Nystrom L, Andersson I, Bjurstam N, Frisell J, Nordenskjold B, Rutqvist LE. Long-term effects of mammography screening: updated overview of the Swedish randomised trials. Lancet 2002; 359: 909919.
Stomper PC, D'Souza DJ, DiNitto PA, Arredondo MA. Analysis of parenchymal density on mammograms in 1353 women 25–79 years old. Am J Roentgenol 1996; 167: 12611265.
Lehman CD, White E, Peacock S, Drucker MJ, Urban N. Effect of age and breast density on screening mammograms with false-positive findings. Am J Roentgenol 1999; 173: 16511655.
Zonderland HM, Coerkamp EG, Hermans J, van de Vijver MJ, van Voorthuisen AE. Diagnosis of breast cancer: contribution of US as an adjunct to mammography. Radiology 1999; 213: 413422.
Shaw de Paredes E, Marsteller LP, Eden BV. Breast cancers in women 35 years of age and younger: mammographic findings. Radiology 1990; 177: 117119.
Morrow M. Identification and management of the woman at increased risk for breast cancer development. Breast Cancer Res Treat 1994; 31: 5360.
Peer PG, Verbeek AL, Straatman H, Hendriks JH, Holland R. Age-specific sensitivities of mammographic screening for breast cancer. Breast Cancer Res Treat 1996; 38: 153160.
Tilanus-Linthorst MM, Obdeijn IM, Bartels KC, de Koning HJ, Oudkerk M. First experiences in screening women at high risk for breast cancer with MR imaging. Breast Cancer Res Treat 2000; 63: 5360.
Kuhl CK, Schmutzler RK, Leutner CC, et al. Breast MR imaging screening in 192 women proved or suspected to be carriers of a breast cancer susceptibility gene: preliminary results. Radiology 2000; 215: 267279.
Tilanus-Linthorst M, Verhoog L, Obdeijn IM, et al. A BRCA1/2 mutation, high breast density and prominent pushing margins of a tumor independently contribute to a frequent false-negative mammography. Int J Cancer 2002; 102: 9195.
Feig SA. Assessment of radiation risk from screening mammography. Cancer 1996; 77: 818822.
Orel SG, Mendonca MH, Reynolds C, Schnall MD, Solin LJ, Sullivan DC. MR imaging of ductal carcinoma in situ. Radiology 1997; 202: 413420.
Viehweg P, Paprosch I, Strassinopoulou M, Heywang-Kobrunner SH. Contrast-enhanced magnetic resonance imaging of the breast: interpretation guidelines. Top Magn Reson Imag 1998; 9: 1743.
Warner E, Plewes DB, Hill KA, et al. Surveillance of BRCA1 and BRCA2 mutation carriers with magnetic resonance imaging, ultrasound, mammography, and clinical breast examination. J Am Med Assoc 2004; 292: 13171325.
Podo F, Sardanelli F, Canese R, et al. The Italian multi-centre project on evaluation of MRI and other imaging modalities in early detection of breast cancer in subjects at high genetic risk. J Exp Clin Cancer Res 2002; 21: 115124.
Heywang SH, Hahn D, Schmidt H, et al. MR imaging of the breast using gadolinium-DTPA. J Comput Assist Tomogr 1986; 10: 199204.
Brasch RC, Weinmann HJ, Wesbey GE. Contrast-enhanced NMR imaging: animal studies using gadolinium-DTPA complex. Am J Roentgenol 1984; 142: 625630.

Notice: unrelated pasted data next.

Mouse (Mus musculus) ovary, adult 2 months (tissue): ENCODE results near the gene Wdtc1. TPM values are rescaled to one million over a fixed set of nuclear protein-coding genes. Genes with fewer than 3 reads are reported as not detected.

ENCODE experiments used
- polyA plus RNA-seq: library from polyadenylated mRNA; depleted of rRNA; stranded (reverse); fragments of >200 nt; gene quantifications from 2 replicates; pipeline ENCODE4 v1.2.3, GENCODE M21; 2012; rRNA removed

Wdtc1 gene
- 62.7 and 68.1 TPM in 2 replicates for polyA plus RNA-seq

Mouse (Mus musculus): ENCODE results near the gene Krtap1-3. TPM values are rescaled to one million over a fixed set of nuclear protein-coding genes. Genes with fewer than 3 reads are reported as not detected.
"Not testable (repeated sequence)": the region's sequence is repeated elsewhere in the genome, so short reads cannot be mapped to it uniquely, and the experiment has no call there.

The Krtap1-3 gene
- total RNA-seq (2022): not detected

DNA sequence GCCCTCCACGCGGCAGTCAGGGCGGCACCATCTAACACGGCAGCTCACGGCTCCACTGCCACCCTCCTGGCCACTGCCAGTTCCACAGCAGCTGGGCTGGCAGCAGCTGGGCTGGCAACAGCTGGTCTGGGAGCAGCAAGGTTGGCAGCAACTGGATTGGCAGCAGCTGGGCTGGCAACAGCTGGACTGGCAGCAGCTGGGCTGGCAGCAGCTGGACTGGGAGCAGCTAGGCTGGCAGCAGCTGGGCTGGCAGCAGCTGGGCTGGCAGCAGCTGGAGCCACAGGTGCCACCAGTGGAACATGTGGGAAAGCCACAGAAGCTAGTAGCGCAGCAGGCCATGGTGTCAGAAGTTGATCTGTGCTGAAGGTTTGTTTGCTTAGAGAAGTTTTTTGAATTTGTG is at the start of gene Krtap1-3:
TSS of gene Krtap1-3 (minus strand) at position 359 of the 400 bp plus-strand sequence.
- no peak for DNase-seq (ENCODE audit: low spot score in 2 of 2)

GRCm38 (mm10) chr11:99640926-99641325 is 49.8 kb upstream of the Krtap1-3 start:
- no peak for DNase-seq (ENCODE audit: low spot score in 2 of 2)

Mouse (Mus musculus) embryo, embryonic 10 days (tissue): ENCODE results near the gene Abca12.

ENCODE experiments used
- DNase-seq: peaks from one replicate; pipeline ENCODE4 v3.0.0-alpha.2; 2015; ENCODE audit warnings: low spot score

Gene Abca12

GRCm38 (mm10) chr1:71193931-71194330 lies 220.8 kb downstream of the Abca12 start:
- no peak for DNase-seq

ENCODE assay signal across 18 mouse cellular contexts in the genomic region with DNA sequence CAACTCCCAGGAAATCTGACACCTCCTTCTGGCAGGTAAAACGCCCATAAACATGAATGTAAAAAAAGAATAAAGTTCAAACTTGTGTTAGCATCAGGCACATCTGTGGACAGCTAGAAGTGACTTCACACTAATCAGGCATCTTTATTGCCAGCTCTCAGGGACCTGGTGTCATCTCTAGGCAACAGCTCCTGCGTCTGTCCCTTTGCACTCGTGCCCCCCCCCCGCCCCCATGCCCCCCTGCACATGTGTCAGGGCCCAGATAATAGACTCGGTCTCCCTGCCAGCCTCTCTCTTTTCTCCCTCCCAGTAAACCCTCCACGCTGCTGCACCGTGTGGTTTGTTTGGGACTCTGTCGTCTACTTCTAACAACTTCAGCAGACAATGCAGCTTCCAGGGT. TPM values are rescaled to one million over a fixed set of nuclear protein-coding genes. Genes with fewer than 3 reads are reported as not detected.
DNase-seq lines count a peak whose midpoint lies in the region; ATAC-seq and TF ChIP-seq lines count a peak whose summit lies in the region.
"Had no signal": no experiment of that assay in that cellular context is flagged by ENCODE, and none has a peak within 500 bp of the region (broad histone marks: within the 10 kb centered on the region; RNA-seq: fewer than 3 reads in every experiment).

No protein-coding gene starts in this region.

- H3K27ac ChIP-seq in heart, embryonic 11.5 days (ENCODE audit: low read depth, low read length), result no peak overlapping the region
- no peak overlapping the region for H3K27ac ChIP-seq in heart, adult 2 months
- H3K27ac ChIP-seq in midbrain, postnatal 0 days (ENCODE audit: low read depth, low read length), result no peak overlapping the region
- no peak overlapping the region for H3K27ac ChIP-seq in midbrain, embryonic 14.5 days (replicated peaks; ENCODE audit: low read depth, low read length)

Strich G, Hagan PL, Gerber KH, Slutsky RA. Tissue distribution and magnetic resonance spin lattice relaxation effects of gadolinium-DTPA. Radiology 1985; 154: 723726.
Kelcz F, Santyr G. Gadolinium-enhanced breast MRI. Crit Rev Diagn Imag 1995; 36: 287338.
Obdeijn IM, Kuijpers TJ, van Dijk P, Wiggers T, Oudkerk M. MR lesion detection in a breast cancer population. J Magn Reson Imag 1996; 6: 849854.
Bone B, Pentek Z, Perbeck L, Veress B. Diagnostic accuracy of mammography and contrast-enhanced MR imaging in 238 histologically verified breast lesions. Acta Radiol 1997; 38: 489496.
Heywang-Kobrunner SH, Viehweg P, Heinig A, Kuchler C. Contrast-enhanced MRI of the breast: accuracy, value, controversies, solutions. Eur J Radiol 1997; 24: 94108.
Tilanus-Linthorst MM, Obdeijn AI, Bontenbal M, Oudkerk M. MRI in patients with axillary metastases of occult breast carcinoma. Breast Cancer Res Treat 1997; 44: 179182.
Morris EA, Schwartz LH, Dershaw DD, et al. MR imaging of the breast in patients with occult primary breast carcinoma. Radiology 1997; 205: 437440.
Gilles R, Zafrani B, Guinebretiere JM, et al. Ductal carcinoma in situ: MR imaging–histopathologic correlation. Radiology 1995; 196: 415419.
Westerhof JP, Fischer U, Moritz JD, Oestmann JW. MR imaging of mammographically detected clustered microcalcifications: is there any value? Radiology 1998; 207: 675681.
American College of Radiology (ACR) Breast Imaging Reporting and Data System Atlas (BI-RADS® Atlas), 2003.
Brett J, Austoker J, Ong G. Do women who undergo further investigation for breast screening suffer adverse psychological consequences? A multi-centre follow-up study comparing different breast screening result groups five months after their last breast screening appointment. J Public Health Med 1998; 20: 396403.
Gilhuijs KG, Deurloo EE, Muller SH, Peterse JL, Schultze Kool LJ. Breast MR imaging in women at increased lifetime risk of breast cancer: clinical system for computerized assessment of breast lesions initial results. Radiology 2002; 225: 907916.
Deurloo EE, Muller SH, Peterse JL, Besnard APE, Gilhuijs KGA. Clinically and mammographically occult breast lesions at MR imaging: potential impact of computerized assessment on clinical reading. Radiology 2005 (in press).
Kriege M, Brekelmans CT, Boetes C, et al. Efficacy of MRI and mammography for breast-cancer screening in women with a familial or genetic predisposition. New Engl J Med 2004; 351: 427437.
Liberman L. Breast cancer screening with MRI – what are the data for patients at high risk? New Engl J Med 2004; 351: 497500.
Robson ME, Offit K. Breast MRI for women with hereditary cancer risk. J Am Med Assoc 2004; 292: 13681370.
Recommend this journal

Email your librarian or administrator to recommend adding this journal to your organisation's collection.

Breast Cancer Online
  • ISSN: -
  • EISSN: 1470-9031
  • URL: /core/journals/breast-cancer-online
Please enter your name
Please enter a valid email address
Who would you like to send this to? *
×

Keywords:

Metrics

Full text views

Total number of HTML views: 1
Total number of PDF views: 16 *
Loading metrics...

Abstract views

Total abstract views: 48 *
Loading metrics...

* Views captured on Cambridge Core between September 2016 - 20th October 2017. This data will be updated every 24 hours.